The question of why we hunt is commonly asked. The answer is really very simple. We hunt because we are designed to do it. Hunting is deeply imbedded in the human DNA. It is how we fulfill the first – and all – of the three primary aspects of survival – sustenance, shelter, and sex. These needs are the underlying goal of the show Naked and Afraid, a show where a man and woman are forced into the wilderness and must survive on their own. Generally the first two priorities take precedence for the contestants and the third – much to the dissatisfaction of producers and viewers – is never realized.
We hunt because we must but what is hunting about. Some will offer it is about camaraderie. This is understandable; most of us prefer to hunt with friends. Humans are pack animals and from the beginning hunted that way because it greatly increased success. Today, to some extent that can be true, but with modern weaponry strength in numbers is not necessary except on the battlefield. Still, some of my most memorable hunts have been because I was with others like my wife, daughter, and son.
Then there is the idea that we hunt to interact with nature. This too is a very enjoyable aspect of hunting. I’ve seen, felt, heard, and smelled things while hunting that are forever engrained in my memory. Like the time I fed a Newfoundland fox my ham sandwich, listened to red stags rumble the German country side like trolls, smelled the pristine smell of wilderness on the River of No Return, and stood yards from more than a hundred African buffalo, all looking at me like I’d slept with their old lady.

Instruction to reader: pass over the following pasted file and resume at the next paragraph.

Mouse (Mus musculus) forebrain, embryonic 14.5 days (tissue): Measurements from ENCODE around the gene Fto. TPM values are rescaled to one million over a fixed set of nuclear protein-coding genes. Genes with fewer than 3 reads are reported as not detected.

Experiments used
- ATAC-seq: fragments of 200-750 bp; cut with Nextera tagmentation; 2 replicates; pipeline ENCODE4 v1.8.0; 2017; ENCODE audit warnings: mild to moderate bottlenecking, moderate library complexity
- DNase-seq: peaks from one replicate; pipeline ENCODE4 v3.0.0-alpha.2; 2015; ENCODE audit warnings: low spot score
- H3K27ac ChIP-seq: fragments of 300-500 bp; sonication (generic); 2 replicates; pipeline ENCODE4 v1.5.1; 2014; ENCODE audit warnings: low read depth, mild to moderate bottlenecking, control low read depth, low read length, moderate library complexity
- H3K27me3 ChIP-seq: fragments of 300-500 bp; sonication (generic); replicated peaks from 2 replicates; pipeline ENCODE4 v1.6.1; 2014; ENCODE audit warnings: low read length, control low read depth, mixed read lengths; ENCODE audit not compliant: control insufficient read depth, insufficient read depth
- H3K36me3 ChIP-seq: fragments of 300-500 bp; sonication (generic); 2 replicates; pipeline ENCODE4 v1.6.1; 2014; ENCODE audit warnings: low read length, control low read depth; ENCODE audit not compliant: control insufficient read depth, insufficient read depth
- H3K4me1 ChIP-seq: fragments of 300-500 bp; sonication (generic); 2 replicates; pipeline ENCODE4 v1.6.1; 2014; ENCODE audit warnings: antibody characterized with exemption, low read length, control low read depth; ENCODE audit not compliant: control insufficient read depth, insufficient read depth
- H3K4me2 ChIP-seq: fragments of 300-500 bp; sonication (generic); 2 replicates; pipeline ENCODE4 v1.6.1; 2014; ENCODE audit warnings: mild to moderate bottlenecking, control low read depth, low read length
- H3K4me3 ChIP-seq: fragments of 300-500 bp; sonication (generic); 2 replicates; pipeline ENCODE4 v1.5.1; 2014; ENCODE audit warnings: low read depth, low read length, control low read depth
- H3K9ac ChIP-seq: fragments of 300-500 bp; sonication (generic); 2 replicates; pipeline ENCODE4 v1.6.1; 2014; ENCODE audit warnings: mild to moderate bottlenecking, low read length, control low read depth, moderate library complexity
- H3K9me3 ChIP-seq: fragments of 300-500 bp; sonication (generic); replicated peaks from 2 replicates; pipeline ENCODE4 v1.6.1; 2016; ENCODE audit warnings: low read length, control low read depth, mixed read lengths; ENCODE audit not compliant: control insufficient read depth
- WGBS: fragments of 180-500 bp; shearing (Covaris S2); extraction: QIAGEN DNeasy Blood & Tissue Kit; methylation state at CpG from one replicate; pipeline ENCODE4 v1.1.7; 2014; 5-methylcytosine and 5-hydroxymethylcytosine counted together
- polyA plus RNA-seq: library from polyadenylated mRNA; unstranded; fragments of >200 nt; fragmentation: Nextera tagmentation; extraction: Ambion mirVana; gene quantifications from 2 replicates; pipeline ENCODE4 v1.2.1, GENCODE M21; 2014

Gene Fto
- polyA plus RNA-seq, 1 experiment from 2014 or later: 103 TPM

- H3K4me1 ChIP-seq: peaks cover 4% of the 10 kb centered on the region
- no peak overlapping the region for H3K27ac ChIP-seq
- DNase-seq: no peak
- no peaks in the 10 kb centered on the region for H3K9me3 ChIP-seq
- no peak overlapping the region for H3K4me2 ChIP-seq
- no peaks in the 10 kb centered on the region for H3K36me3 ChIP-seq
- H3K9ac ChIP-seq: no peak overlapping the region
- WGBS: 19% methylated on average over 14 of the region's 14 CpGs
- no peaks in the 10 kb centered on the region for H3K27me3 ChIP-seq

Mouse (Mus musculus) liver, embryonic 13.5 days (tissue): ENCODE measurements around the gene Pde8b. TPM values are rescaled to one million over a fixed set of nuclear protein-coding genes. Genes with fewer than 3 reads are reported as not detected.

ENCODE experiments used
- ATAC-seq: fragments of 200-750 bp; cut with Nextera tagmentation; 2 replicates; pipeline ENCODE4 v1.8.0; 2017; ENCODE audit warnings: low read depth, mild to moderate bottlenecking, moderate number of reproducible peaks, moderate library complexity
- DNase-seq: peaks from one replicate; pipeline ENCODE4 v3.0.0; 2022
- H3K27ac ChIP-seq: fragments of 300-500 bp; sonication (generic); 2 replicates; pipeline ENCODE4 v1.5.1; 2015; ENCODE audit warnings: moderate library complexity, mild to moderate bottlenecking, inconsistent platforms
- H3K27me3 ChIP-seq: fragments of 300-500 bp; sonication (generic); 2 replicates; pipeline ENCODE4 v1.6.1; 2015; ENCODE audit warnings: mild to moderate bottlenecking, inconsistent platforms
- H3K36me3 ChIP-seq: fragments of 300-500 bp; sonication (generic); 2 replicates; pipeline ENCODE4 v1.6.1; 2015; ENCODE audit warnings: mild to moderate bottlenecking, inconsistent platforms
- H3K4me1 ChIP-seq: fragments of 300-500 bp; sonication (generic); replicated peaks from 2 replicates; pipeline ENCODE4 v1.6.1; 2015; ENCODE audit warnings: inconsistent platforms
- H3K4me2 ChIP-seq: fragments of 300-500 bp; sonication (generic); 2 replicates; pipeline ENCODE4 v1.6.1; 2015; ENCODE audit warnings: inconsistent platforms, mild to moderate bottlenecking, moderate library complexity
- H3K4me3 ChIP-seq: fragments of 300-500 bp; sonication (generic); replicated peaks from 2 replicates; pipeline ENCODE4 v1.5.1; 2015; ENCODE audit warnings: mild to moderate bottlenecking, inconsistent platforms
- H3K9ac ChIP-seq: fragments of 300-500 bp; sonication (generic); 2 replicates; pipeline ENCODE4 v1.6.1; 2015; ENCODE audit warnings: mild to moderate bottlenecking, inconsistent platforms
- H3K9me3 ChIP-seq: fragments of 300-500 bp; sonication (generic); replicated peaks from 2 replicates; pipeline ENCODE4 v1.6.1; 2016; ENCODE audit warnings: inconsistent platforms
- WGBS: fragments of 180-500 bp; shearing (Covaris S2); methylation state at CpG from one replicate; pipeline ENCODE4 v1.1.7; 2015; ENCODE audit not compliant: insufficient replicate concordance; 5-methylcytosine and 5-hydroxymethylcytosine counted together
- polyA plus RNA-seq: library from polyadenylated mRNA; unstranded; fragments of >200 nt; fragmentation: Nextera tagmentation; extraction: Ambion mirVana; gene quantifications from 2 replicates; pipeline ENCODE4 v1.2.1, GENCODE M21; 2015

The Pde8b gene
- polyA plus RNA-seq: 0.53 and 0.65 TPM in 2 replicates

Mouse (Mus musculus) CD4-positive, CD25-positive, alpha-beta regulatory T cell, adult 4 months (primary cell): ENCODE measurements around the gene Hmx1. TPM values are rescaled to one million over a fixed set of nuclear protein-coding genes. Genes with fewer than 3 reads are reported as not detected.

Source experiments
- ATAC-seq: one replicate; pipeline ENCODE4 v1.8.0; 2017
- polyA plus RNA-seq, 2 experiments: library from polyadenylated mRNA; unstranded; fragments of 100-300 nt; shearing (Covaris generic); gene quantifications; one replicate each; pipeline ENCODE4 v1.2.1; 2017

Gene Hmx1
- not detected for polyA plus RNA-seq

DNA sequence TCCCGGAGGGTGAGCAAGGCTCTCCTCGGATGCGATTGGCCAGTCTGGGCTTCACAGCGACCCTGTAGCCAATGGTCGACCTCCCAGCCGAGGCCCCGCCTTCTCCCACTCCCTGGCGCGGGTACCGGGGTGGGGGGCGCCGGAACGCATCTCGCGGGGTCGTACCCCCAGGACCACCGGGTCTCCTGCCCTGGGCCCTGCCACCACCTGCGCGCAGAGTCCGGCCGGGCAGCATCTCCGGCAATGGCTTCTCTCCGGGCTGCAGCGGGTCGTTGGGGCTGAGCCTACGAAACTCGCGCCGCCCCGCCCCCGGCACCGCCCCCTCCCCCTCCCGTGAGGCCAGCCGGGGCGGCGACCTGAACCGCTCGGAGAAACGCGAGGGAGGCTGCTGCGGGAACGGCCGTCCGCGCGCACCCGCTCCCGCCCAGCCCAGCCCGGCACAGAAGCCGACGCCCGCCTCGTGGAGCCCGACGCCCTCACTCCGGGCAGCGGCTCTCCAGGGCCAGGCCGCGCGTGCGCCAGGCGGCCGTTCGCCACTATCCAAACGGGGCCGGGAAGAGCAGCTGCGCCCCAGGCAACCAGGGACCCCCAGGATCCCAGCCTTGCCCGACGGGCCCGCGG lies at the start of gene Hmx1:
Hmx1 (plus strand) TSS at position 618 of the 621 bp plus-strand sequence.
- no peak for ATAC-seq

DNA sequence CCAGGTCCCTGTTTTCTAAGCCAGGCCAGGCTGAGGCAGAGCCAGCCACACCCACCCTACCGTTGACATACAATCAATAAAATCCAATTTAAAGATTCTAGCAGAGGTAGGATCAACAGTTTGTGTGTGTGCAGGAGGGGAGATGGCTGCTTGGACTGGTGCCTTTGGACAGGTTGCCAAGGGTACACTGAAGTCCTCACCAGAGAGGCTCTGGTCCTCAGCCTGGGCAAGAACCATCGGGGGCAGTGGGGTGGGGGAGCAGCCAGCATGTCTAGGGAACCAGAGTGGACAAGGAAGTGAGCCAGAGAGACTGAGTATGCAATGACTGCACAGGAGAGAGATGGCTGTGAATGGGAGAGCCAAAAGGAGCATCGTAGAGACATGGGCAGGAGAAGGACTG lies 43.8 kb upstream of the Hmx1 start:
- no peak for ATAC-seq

Securing food of course is the primary endeavor of the hunter. The food nature can supply us with is protein rich, totally organic, and tasteful. Rough grouse roasted over a campfire will warm the soul, pronghorn steaks grilled medium rare will satisfy the pallet, and eland back strap cooked over warm coals will make your knees weak. I’d be derelict in my mention of wild foods if I did not also describe the delicacy of squirrel gravy and biscuits the way only my father can make it.
But will all those good reasons to hunt; hunting is really all about the shot. Hunters work endlessly in preparation for the shot. The meticulously assemble their gear, weapons, and ammunition, Work tirelessly on the range, hike over hill and dale, brave all Mother Nature can throw at them, and run, crawl, creep, and slither, into position to make the shot. For without the shot the campfire camaraderie is a little less exciting. Without the opportunity for the shot, the memories are a little hard to recall. And of course, the wild protein is impossible to taste.
“No,” you say, “I hunt for the experience, not the shot.” Well then pilgrim, just leave your rifle at home. For you see, without the possibility a shot may materialize, and without the equipment to make that shot, you are not hunting; you’re just walking around in the woods.
Yes, hunting is all about the shot: preparing for it, searching for it, and making it. For that reason and regardless of your weapon of choice, hunters should continually prepare for the shot. If you make it – if you secure that sustenance – and if you have a tent, cave, or hole to crawl into, you can then focus on that last element of survival, and life gets a lot more interesting.
Maybe the producers of Naked and Afraid should give their unclothed contestants a course in shooting, a gun or bow, and a tent. Then, each episode might be a bit more, um… exciting. Of course, it will still be all about the shot or they will starve to death and intimate contact will never cross their minds.